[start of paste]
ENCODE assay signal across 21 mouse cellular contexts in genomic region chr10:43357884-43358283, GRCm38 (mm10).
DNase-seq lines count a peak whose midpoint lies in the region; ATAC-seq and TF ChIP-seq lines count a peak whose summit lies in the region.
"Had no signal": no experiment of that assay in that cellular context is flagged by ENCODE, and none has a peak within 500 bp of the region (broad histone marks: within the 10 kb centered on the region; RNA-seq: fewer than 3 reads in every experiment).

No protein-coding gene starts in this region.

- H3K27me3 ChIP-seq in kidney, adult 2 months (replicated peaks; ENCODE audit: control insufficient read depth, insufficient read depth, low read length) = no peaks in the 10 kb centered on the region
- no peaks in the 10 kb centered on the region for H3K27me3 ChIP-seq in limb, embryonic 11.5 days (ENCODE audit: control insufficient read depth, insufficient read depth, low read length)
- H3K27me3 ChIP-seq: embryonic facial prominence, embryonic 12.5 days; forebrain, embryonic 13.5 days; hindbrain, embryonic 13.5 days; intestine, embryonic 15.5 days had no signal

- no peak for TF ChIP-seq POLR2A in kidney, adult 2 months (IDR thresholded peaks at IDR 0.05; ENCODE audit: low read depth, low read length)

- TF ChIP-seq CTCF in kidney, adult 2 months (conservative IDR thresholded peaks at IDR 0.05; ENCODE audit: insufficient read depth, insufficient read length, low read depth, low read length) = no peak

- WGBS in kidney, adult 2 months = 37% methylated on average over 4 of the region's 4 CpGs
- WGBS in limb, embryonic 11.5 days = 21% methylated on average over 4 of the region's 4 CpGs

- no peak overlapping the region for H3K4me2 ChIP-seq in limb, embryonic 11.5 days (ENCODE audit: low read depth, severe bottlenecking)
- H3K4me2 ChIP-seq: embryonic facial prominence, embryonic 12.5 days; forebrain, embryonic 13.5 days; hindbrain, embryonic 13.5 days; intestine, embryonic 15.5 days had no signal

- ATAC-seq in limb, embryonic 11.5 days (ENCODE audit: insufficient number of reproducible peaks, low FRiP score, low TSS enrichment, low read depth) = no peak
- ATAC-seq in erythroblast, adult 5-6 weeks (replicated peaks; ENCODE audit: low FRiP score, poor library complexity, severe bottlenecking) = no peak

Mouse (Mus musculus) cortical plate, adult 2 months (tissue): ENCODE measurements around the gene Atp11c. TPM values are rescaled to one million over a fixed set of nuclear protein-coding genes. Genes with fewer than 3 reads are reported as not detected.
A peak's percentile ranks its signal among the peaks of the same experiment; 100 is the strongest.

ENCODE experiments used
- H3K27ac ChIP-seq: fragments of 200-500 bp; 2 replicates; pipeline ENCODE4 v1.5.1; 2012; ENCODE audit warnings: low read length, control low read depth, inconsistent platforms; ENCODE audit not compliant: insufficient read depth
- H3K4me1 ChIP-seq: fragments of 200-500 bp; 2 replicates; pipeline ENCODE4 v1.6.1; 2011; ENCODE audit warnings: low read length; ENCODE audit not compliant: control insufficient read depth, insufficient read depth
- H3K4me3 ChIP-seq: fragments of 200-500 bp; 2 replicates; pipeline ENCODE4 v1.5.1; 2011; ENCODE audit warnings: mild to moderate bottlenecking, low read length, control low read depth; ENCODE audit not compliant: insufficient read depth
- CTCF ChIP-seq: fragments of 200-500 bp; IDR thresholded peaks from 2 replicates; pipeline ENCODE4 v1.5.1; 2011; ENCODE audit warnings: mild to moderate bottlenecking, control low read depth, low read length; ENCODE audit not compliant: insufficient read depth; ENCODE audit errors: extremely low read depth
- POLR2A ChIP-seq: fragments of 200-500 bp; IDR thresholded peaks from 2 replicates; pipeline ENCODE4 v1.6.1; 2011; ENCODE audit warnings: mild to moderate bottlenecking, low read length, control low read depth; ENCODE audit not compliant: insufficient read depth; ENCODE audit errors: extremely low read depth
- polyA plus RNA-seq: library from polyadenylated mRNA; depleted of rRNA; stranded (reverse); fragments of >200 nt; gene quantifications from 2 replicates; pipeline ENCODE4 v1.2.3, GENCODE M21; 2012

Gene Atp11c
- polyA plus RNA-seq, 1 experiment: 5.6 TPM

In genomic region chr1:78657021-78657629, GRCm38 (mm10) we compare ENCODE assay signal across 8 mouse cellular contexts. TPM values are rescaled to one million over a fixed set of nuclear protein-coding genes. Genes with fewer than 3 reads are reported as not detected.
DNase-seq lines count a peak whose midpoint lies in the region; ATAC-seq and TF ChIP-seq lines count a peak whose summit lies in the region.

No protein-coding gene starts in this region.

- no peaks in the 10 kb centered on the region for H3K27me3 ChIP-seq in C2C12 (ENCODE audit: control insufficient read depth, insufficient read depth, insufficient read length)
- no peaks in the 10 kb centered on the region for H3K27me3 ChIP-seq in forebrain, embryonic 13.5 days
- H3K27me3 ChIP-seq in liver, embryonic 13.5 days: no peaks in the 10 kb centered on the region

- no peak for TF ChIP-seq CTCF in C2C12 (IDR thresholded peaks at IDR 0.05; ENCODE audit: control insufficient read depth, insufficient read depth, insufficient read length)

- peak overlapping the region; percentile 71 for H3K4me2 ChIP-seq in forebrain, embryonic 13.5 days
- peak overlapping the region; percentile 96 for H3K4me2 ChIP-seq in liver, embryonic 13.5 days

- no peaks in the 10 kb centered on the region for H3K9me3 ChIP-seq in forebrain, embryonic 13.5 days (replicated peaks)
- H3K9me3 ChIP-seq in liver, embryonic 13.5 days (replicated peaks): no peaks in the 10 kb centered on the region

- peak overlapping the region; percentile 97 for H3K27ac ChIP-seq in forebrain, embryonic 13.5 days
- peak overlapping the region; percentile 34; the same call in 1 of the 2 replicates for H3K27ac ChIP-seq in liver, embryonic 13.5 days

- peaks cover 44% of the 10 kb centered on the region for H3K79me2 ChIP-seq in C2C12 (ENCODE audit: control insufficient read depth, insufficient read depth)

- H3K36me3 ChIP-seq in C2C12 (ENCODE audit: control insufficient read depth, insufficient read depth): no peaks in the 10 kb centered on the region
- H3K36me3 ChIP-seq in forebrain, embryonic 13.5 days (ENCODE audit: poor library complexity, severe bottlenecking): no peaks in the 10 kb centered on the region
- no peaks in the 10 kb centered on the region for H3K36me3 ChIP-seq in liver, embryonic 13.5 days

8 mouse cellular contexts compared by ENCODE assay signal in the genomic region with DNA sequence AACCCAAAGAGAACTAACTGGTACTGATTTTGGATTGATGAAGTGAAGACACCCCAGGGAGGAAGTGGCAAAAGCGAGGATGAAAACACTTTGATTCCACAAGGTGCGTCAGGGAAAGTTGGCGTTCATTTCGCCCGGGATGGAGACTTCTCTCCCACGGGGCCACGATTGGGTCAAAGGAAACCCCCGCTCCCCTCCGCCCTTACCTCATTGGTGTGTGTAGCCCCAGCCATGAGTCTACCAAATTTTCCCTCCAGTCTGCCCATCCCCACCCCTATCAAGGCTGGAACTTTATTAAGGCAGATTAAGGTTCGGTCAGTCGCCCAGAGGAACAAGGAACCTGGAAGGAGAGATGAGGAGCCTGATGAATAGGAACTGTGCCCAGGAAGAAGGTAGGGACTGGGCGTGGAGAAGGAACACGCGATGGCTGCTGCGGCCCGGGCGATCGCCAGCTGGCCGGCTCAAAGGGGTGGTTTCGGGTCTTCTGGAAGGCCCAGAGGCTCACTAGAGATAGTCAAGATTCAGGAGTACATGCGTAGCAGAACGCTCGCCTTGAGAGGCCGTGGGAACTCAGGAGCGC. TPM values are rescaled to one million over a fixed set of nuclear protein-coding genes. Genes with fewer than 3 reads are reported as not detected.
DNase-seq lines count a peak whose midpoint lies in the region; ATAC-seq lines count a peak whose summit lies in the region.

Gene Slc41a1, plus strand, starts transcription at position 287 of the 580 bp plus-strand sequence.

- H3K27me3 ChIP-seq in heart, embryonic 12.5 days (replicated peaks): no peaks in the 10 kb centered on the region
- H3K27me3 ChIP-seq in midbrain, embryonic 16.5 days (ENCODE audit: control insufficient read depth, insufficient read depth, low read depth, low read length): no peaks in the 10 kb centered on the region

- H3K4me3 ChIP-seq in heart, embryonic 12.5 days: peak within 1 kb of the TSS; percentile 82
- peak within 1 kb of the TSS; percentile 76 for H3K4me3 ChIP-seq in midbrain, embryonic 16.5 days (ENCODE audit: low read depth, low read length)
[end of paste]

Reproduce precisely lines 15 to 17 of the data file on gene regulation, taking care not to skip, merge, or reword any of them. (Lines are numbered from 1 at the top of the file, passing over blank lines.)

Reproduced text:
- ATAC-seq in erythroblast, adult 5-6 weeks (replicated peaks; ENCODE audit: low FRiP score, poor library complexity, severe bottlenecking) = no peak

Mouse (Mus musculus) cortical plate, adult 2 months (tissue): ENCODE measurements around the gene Atp11c. TPM values are rescaled to one million over a fixed set of nuclear protein-coding genes. Genes with fewer than 3 reads are reported as not detected.
A peak's percentile ranks its signal among the peaks of the same experiment; 100 is the strongest.